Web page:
The inspiring recovery of Canadian soldier Trevor Greene is paying dividends. Greene's courageous recovery (from a horrific axe attack in Afghanistan), using "visualization," has given scientists clues into how the brain can rewire, and fix itself.
Using magnetic resonance imaging equipment supplied by Vancouver Island University, researchers tracked the Naniamo resident as he visualized himself rowing to reroute pathways in the brain.
The findings give hope for people with brain injuries currently considered untreatable. "I think this is a very dramatic case study," said Stephen Lindsay, a University of Victoria psychology professor involved in the three-year study.
In 2009, Greene had to be hoisted in a sling from his wheelchair to the MRI bed. Now he can stand, pivot, and sit on the bed with the help of his wife, Debbie. And he now practises walking at his Nanaimo home.
A strong rower before the injury, Green visualized rowing during training. MRI scans showed increased activity in the same brain regions, a discovery that has rehabilitation professionals keenly interested. "It demonstrates, consistent with other research, that the brain has the capacity to recover, and that the brain can reorganize itself to help where needed," Lindsay said.
The study team included Lindsay, Dr. Ryan D'Arcy, then leader of the National Research Council's Institute for Biodiagnostics, in Halifax, and a B.C. leadership chairman in medical technology at Simon Fraser University and Surrey Memorial Hospital.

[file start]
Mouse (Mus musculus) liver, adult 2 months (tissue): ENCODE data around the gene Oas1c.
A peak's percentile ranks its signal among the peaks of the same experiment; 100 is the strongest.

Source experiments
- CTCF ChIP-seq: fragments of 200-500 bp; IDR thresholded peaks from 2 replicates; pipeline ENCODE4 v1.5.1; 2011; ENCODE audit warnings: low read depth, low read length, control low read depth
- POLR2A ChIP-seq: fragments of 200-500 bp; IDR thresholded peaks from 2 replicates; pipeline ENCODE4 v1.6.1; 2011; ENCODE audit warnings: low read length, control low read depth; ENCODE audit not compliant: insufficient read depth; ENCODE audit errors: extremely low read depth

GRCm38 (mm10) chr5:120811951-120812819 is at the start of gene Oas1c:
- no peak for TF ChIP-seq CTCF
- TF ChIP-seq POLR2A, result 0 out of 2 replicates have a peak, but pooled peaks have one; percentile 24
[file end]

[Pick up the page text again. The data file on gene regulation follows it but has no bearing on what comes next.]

VIHA supplied technology and expertise for the research project, one of more than 250 it's involved in.
Greene suggested researchers measure leg movement, because his ultimate goal is to walk again.
An experienced competitive rower, he also suggested measuring visualization using MRI. It showed intensive therapy and visualization changed brain activity while he regained physical abilities.
"We have to be pretty cautious about generalizing from any individual case (but) the overall message that comes from looking at Trevor is: There is more hope for recovery than people might have thought," Lindsay said.
"It's important for brain injuries, because conventional wisdom now is after six months you're not going to get any better," Greene said.
"I've been healing for (more than) six months, and (now) hopefully (people with) brain injuries won't give up on themselves."
The results will be peer reviewed and published.
"While we have a growing appreciation of the brain's plasticity, its ability to relearn, rewire and adapt, the brain injury community's ability to apply that information to patients is in its early stages," said D'Arcy.
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